About New Zealand Birds Online
New Zealand Birds Online is a searchable encyclopaedia of New Zealand birds. You can find detailed information about all 482 species of New Zealand birds, including all living, extinct, fossil, vagrant and introduced bird species. The database is searchable by name, conservation status, and geographical distribution. Explore the site to read expert-written texts, listen to sound files of bird calls, and browse more than 13,000 photographs.
The New Zealand Birds Online project had its genesis while I was employed by the Department of Conservation (DOC). Several colleagues there had been closely involved with creating the Plant Conservation Network website, and kept asking why there was no bird equivalent. My move to Te Papa in mid-2010 provided an opportunity to promote the idea, which was supported by Te Papa’s Natural Environment team. With the backing of the Council of Birds New Zealand, a joint application was made to the Terrestrial and Freshwater Biodiversity Information Systems (TFBIS) fund, and the website name ‘New Zealand Birds Online’ was selected.
The intended audience for the website was anyone with an interest in New Zealand birds, from novice to professional. We made an early decision to use crowd-sourcing for the main types of content, namely written texts and digital images. Funding was obtained early in 2011, and the project was underway. Recognised experts on many New Zealand bird species were contacted later in 2011 and invited to contribute texts. Each author was provided with sample texts, a template and instructions, to ensure a consistent style. Concurrent with this, the web design company Signify was contracted to prepare a pre-live website to receive texts, images, sound files and other content. This was populated with a comprehensive database of the names, conservation status and distribution of all New Zealand birds, to provide a framework for the crowd-sourced content.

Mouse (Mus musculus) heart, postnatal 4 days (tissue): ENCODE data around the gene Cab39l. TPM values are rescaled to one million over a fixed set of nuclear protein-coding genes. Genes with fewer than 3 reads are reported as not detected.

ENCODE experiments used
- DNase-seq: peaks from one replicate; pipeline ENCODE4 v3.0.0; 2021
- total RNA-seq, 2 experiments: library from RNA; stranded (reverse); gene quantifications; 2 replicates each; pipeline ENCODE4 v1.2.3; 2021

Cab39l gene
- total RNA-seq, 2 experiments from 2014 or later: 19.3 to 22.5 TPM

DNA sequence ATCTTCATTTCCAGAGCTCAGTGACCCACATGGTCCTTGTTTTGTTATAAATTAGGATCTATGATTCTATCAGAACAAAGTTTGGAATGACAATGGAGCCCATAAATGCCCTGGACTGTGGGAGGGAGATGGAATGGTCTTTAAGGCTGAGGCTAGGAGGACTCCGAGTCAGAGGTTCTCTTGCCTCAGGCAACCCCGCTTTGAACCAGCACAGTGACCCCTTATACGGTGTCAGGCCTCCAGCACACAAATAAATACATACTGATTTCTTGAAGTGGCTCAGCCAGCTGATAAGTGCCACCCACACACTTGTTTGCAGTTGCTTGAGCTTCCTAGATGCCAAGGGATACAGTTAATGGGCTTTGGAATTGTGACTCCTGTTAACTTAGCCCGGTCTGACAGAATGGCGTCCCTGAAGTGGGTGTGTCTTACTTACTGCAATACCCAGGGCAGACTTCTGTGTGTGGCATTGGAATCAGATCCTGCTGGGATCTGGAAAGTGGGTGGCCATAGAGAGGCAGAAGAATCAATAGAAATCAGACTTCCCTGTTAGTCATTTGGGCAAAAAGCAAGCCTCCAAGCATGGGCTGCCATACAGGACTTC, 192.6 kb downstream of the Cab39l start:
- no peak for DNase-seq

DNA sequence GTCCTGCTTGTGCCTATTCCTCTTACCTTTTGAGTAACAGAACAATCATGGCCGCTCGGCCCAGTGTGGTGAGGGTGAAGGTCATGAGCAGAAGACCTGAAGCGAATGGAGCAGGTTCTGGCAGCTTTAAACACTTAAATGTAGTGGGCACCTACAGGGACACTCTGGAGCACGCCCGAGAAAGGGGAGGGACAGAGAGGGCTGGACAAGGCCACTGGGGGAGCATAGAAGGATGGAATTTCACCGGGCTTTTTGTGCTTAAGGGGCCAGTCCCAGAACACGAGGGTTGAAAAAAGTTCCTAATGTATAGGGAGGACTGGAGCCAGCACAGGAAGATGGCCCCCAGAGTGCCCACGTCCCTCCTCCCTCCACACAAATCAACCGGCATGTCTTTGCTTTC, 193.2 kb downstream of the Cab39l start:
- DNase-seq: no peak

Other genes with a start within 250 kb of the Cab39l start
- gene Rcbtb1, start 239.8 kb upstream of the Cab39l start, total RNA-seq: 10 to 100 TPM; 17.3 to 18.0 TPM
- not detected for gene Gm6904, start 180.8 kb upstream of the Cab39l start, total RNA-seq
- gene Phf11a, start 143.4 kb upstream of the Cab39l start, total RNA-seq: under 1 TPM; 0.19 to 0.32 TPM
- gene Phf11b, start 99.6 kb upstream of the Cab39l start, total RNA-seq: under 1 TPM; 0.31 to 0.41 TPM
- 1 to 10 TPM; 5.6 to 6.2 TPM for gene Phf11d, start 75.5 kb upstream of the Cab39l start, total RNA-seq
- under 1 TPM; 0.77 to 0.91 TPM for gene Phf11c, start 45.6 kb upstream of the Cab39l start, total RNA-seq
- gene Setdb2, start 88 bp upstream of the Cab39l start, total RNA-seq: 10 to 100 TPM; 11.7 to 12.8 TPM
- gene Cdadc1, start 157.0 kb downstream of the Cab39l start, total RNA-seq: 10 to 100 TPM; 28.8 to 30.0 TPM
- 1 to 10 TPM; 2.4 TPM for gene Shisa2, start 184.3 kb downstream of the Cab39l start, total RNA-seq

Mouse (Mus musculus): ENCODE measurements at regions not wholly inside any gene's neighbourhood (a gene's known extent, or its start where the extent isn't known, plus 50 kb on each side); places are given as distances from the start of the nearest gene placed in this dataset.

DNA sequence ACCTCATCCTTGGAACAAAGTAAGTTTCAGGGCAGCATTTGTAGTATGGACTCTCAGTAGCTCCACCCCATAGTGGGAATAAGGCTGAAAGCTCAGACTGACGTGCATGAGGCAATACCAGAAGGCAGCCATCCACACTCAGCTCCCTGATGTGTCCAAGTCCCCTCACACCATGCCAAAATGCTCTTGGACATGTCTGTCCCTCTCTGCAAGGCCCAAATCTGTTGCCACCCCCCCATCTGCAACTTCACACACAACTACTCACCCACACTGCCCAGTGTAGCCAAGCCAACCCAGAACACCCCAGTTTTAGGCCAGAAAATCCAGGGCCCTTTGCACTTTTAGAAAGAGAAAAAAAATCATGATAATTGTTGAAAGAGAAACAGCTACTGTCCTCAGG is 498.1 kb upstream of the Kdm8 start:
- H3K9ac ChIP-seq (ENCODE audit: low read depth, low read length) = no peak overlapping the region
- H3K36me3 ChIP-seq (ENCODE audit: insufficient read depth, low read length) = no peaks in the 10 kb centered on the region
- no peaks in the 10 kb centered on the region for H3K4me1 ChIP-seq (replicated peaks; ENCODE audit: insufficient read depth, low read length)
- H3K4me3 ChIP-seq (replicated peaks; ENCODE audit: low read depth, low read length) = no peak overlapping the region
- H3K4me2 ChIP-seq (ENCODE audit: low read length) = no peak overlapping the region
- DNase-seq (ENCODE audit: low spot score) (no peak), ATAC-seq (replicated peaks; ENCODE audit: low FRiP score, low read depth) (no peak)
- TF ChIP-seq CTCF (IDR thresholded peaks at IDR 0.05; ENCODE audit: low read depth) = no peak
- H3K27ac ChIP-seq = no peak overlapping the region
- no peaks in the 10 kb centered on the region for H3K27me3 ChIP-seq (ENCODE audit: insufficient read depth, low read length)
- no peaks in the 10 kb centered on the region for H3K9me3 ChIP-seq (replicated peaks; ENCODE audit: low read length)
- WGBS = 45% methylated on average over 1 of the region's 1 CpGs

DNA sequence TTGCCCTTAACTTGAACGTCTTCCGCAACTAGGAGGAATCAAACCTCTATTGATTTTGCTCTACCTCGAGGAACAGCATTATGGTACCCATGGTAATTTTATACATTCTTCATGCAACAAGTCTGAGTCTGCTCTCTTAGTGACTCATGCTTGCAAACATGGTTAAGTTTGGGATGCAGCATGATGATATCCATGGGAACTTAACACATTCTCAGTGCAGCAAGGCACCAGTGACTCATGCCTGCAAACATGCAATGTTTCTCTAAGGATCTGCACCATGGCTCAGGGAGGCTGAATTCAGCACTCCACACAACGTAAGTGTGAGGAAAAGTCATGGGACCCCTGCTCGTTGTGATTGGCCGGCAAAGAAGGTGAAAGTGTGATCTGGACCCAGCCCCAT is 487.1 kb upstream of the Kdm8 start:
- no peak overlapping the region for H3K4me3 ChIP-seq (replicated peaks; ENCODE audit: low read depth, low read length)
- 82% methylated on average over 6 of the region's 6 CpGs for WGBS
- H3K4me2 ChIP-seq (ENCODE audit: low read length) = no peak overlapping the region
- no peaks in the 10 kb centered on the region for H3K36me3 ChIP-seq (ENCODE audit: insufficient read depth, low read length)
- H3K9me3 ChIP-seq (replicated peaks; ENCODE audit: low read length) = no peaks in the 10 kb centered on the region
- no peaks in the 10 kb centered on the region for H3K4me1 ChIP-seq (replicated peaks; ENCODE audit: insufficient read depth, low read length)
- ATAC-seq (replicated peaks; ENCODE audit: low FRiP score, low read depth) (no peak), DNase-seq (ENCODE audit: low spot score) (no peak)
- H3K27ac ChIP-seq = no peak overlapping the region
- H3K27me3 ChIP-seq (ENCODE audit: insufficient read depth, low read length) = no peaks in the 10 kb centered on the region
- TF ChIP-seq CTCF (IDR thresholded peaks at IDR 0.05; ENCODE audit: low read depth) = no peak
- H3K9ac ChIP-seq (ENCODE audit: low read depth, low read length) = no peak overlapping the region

Remaining species texts were offered to Birds New Zealand members and subscribers to two New Zealand birding websites, with all texts allocated to a total of 111 authors by mid 2012. Photographers were invited to register on the pre-live site, and began loading images in August 2012. Soon after this, bird sound archivist Les McPherson was contracted to load sound files of New Zealand birds, and ‘webatlas’ maps derived from the Atlas of bird distribution in New Zealand 1999-2004 were provided by Christopher Robertson.
The Department of Conservation was invited (or persuaded!) to join the partnership during 2012, providing access to a very significant image archive donated by staff of DOC and its parent agency the New Zealand Wildlife Service. These included historic images from the 1960s (e.g. of bird species that became extinct after rats invaded the Big South Cape islands off southern Stewart Island), and many images from outlying island groups.
All original 457 draft texts were received by early March 2013; by this date over 1100 sound files of 368 species had been loaded. Image loading and selection was completed in late April, with over 6500 images from 254 photographers. A contract to design the front end of the website was awarded to Wellington-based website design company Samdog in February 2013, and the website was completed in time for the launch date that had been set way back in 2010, namely at the New Zealand Bird Conference in Dunedin on 2 June 2013.
The website is very much a product of the generosity of literally hundreds of contributors, whose names you will see as authors, photographers and sound recordists. But there are many more people who contributed long hours of volunteer time without explicit recognition, particularly during those last two hectic months. I am indebted to Dallas Bishop & Geoff de Lisle, Ros & Derek Batcheler, Michael Szabo, Raewyn Adams, Toni de Lautour, Philip Griffin, Phil Parnell, Ralph Powlesland, and Robyn Smith for their assistance with loading and checking data, texts and captions. Thanks also to the publishers and authors who generously allowed extracts from their books to be reproduced.
Ongoing management of the website is covered by an agreement between Te Papa, Birds New Zealand and DOC, with the website hosted on the Te Papa website, and Birds New Zealand taking the lead on content management and updates.
Project manager and editor